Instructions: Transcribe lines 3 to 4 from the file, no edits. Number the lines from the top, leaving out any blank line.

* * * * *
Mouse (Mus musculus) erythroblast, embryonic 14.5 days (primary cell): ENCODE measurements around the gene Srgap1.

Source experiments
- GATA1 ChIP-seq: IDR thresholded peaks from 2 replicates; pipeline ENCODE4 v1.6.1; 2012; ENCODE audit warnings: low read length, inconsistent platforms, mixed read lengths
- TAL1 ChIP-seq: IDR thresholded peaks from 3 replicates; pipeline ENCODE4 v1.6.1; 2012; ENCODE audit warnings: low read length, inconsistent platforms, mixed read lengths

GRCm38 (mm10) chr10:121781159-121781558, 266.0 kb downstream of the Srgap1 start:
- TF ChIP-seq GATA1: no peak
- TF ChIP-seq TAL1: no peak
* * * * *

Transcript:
- GATA1 ChIP-seq: IDR thresholded peaks from 2 replicates; pipeline ENCODE4 v1.6.1; 2012; ENCODE audit warnings: low read length, inconsistent platforms, mixed read lengths
- TAL1 ChIP-seq: IDR thresholded peaks from 3 replicates; pipeline ENCODE4 v1.6.1; 2012; ENCODE audit warnings: low read length, inconsistent platforms, mixed read lengths